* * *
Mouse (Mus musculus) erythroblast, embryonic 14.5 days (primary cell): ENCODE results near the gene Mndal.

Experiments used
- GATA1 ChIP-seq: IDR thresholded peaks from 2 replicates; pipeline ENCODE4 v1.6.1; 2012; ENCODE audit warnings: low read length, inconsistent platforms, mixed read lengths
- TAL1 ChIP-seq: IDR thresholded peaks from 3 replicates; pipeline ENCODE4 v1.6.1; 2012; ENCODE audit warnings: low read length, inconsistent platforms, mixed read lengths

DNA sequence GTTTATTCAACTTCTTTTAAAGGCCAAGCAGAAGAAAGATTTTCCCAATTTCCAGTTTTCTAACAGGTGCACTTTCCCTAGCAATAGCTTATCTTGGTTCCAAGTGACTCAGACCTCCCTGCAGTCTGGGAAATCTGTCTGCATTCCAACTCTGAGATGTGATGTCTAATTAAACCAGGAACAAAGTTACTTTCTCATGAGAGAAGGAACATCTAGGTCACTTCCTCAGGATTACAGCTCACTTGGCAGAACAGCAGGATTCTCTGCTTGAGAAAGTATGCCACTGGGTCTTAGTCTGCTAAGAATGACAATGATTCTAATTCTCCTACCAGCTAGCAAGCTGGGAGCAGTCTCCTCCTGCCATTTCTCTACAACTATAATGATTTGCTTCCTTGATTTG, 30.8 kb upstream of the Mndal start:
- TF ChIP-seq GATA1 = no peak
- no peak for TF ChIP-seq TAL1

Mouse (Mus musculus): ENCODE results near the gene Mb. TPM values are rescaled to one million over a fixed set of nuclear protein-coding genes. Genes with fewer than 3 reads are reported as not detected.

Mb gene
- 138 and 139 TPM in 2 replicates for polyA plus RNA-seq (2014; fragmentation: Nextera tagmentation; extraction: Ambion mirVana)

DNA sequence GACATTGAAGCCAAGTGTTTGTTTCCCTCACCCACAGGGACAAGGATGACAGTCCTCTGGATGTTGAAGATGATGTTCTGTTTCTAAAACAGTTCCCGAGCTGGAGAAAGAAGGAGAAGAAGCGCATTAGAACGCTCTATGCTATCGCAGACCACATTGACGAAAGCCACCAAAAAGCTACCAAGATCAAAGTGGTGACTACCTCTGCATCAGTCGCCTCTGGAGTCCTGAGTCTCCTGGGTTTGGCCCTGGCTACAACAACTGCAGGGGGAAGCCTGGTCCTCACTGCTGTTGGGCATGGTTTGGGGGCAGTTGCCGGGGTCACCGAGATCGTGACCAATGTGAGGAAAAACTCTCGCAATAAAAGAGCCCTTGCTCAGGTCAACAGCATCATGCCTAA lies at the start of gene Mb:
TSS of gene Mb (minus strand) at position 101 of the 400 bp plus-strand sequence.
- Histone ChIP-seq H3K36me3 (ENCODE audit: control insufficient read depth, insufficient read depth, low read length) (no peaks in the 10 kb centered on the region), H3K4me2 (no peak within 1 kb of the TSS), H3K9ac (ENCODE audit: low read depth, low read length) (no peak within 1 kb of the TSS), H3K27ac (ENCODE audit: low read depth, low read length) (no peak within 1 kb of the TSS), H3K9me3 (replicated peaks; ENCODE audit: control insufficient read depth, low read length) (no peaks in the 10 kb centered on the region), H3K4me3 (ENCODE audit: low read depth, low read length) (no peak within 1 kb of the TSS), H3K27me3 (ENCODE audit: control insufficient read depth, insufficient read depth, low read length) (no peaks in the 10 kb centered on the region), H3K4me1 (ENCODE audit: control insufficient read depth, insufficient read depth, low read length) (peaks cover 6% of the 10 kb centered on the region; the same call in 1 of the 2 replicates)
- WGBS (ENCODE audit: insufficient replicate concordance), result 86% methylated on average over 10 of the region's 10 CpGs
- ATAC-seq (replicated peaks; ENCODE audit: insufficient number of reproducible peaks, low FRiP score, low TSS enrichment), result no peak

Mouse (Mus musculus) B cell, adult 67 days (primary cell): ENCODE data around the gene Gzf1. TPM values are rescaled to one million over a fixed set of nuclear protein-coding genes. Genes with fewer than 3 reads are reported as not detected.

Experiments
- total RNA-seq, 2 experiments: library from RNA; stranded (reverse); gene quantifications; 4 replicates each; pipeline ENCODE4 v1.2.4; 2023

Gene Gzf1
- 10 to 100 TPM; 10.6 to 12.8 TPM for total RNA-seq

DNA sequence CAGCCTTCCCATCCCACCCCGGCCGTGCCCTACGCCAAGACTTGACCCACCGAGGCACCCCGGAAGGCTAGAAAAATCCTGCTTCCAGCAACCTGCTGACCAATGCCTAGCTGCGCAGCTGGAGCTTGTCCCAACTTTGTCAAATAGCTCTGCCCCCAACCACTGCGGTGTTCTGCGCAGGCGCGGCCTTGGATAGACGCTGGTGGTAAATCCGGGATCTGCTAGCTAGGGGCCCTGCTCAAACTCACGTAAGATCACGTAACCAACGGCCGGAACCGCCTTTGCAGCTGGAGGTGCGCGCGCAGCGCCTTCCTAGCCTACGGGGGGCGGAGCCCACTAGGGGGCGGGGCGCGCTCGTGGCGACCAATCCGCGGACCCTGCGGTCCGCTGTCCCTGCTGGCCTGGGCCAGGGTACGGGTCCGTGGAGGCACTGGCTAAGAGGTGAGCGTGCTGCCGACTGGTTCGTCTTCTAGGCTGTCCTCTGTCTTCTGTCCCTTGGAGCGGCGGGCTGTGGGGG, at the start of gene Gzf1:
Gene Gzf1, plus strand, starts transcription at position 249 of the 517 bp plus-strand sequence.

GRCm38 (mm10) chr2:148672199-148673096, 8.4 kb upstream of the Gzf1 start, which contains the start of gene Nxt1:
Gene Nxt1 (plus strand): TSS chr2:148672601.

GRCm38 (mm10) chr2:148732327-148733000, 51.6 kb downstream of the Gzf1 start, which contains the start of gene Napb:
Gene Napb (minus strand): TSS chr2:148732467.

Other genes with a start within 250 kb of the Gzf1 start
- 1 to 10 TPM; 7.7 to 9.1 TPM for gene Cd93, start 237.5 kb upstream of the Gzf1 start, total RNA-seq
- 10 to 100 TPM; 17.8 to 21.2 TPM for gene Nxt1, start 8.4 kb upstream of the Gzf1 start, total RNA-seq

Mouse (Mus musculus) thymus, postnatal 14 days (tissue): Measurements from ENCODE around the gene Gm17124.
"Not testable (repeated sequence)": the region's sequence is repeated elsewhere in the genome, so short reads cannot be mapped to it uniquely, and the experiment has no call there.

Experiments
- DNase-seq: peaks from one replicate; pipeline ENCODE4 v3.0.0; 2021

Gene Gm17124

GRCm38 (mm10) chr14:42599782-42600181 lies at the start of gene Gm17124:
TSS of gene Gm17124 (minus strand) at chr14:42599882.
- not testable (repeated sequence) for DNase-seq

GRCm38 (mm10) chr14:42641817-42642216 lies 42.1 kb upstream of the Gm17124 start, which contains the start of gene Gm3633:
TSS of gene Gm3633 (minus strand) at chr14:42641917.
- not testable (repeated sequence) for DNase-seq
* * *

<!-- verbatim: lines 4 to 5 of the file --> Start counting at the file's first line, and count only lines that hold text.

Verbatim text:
- TAL1 ChIP-seq: IDR thresholded peaks from 3 replicates; pipeline ENCODE4 v1.6.1; 2012; ENCODE audit warnings: low read length, inconsistent platforms, mixed read lengths

DNA sequence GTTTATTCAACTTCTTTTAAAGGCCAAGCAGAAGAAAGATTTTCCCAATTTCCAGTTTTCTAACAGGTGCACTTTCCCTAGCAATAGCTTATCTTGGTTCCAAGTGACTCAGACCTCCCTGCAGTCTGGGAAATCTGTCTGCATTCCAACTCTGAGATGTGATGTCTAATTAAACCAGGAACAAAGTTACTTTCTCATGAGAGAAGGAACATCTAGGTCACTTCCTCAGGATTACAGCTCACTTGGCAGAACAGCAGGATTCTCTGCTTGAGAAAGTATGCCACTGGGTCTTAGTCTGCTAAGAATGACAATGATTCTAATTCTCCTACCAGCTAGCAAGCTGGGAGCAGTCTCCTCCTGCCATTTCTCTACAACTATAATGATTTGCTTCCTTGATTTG, 30.8 kb upstream of the Mndal start: